Congratulations to the winner of the Matrix Mind-Boggler Geek Challenge, Jordan Kuehn of the Colex Group! Jordan wrote a program which generates random matrixes using an efficient technique. He gets extra props for including a DMC logo on his program! I added extra annotations to demonstrate how the solution works. The key to solving the problem is noticing that each row and each column is used exactly once. Therefore, if each cell was the sum of numbers representing the row, and a number rep...

Jun

11

2013

11

2013

Special thanks to Han Yang for providing this month’s Geek Challenge. A 4x4 matrix of numbers can be devised such that when any 4 cells are chosen where none of the chosen cells share a row or column with another chosen cell, the sum of the chosen cells is 25. Below is an example of such a matrix with a chosen set of cells highlighted in yellow. The sum of the yellow cells is 25. Here is the same matrix, with a different set of cells, where the chosen cells also...

May

07

2013

07

2013

Thanks for playing the Geek Challenge Crossword Conundrum. Last month's challenge had three winners: Harry Maddock of Tacoma, WA, Adnaan Velji of DMC, and Grant Anderson of DMC. The geeky answer key is shown here (click to enlarge): Submit your comments to geekchallenge@dmcinfo.com.

Apr

22

2013

22

2013

This month's Geek Challenge takes the classic quick crossword puzzle to a new nerdy level. Simply answer the clues to solve the puzzle. Submit your answers to geekchallenge@dmcinfo.com. The first person to respond with the most correct answers will be this month's winnner.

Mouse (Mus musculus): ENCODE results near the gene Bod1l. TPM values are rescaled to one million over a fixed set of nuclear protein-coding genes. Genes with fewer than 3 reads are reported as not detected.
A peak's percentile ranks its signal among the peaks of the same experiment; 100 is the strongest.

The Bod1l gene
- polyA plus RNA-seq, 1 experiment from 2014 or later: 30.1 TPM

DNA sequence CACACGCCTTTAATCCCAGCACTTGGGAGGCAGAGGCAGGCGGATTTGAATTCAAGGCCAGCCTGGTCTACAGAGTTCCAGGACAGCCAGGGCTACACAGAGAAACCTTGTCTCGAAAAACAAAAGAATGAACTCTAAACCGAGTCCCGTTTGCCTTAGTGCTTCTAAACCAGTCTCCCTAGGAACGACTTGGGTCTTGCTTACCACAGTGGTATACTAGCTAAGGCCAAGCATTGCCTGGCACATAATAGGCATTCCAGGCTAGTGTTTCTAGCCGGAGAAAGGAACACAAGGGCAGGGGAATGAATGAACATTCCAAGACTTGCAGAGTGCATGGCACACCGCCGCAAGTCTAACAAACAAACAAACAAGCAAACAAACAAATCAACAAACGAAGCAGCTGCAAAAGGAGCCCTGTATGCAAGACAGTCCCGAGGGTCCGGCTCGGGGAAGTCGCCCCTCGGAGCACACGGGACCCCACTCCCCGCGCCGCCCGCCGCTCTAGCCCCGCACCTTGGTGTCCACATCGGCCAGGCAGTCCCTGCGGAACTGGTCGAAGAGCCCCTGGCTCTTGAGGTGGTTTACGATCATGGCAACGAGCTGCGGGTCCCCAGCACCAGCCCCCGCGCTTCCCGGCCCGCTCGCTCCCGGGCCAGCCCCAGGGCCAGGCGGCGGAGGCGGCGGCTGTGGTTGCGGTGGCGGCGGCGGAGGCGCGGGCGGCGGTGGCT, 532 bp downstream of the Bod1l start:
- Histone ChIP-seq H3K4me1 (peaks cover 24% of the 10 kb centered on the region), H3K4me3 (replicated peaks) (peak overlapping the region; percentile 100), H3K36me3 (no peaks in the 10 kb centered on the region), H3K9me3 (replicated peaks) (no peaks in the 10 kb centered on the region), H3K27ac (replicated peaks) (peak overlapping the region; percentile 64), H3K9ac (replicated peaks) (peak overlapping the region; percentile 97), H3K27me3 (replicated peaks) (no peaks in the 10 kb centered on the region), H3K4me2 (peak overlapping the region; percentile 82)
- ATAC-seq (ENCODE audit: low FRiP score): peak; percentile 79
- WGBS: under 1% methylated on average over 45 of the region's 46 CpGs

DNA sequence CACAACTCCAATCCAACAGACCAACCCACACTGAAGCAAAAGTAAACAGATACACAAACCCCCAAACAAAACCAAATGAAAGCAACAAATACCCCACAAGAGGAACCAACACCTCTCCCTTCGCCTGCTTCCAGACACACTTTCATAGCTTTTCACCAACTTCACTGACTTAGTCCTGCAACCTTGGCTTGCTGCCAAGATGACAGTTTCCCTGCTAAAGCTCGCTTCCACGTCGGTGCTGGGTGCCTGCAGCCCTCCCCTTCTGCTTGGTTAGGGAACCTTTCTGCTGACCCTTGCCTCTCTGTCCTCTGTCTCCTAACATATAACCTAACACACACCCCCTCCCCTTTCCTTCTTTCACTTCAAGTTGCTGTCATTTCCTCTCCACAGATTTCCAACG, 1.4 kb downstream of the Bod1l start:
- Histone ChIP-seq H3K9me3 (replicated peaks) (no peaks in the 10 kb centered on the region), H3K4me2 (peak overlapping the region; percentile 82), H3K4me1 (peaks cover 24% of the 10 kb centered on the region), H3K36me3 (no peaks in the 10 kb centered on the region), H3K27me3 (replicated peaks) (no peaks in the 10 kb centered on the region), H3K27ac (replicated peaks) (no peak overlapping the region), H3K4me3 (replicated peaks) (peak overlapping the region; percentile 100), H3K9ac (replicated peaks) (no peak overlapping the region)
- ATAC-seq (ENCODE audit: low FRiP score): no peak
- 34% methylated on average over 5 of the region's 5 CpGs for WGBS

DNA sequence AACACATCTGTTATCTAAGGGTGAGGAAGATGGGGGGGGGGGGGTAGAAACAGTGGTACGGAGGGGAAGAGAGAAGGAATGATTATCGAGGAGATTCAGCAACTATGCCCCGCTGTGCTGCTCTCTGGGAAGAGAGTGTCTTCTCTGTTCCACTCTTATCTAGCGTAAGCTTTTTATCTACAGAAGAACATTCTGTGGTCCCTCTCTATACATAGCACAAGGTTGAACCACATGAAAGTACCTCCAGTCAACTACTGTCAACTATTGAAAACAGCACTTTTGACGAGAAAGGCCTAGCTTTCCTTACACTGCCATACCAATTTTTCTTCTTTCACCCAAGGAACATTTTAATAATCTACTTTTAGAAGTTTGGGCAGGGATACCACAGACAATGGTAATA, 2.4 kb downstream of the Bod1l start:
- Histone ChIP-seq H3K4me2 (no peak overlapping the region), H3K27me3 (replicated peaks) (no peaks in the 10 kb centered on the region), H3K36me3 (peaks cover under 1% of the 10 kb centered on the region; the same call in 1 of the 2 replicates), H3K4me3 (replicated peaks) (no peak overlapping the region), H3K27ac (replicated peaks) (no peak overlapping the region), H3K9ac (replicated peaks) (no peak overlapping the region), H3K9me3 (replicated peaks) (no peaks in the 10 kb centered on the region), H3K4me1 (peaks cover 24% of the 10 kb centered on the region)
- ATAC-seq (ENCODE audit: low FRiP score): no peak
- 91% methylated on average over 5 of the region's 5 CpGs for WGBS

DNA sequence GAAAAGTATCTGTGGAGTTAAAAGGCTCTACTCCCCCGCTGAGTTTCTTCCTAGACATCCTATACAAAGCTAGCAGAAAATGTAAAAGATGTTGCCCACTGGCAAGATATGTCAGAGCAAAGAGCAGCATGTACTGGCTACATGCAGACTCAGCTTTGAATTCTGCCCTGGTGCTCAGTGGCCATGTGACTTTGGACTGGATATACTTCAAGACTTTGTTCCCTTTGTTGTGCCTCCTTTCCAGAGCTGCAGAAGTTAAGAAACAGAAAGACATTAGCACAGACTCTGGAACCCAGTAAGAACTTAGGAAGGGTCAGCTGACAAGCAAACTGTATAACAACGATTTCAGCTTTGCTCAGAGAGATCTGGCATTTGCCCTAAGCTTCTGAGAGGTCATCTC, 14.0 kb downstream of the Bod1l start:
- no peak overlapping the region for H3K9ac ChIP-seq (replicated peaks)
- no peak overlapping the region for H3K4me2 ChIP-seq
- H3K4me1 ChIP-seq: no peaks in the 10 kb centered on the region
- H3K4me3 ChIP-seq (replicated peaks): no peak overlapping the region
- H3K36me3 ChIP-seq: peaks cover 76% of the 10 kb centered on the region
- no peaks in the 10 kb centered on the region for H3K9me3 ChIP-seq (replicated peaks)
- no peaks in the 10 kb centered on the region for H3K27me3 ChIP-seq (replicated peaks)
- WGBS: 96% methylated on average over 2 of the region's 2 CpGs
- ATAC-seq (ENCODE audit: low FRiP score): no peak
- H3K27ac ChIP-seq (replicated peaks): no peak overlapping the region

Mar

20

2013

20

2013

Last year we created a formula-based March Madness tournament picking challenge with several potential meaningful statistics to use to generate a winning formula. While fun, the exercise proved that the winning formula doesn't depend on logical inputs. This year, we challenge you to pick the best bracket using some less conventional stats. The winner will pick the best bracket by predicting the winners based on their uniform color, nickname/mascot, and the length of head c...

Feb

11

2013

11

2013

We had one correct answer to the Geek Challenge last month, and it came from Allen Hutchison of Smalley Steel Ring. The correct answer is D, that all three transformations are possible. Thanks to Han Yang for providing the content for the Malleable Mystery challenge. She found the images we used on a Chinese math blog. Allen’s solution was to do some Terminator style morphing and re-joining. However, the transformations can also be done using continuous transformation, and without...

Jan

16

2013

16

2013

January’s Geek challenge is from the field of Topology, which is the study of continuity and connectivity of shapes. This field of math gives us such gems as the Hairy Ball Theorem. A Continuous Deformation of a shape is what you can do to a piece of clay if you never sever the clay, or rejoin the clay at any point. You can squish, bend and twist all you want at any point. Using Continuous Deformation, a coffee cup can be transformed into a doughnut, as demonstrated in this animati...

Dec

13

2012

13

2012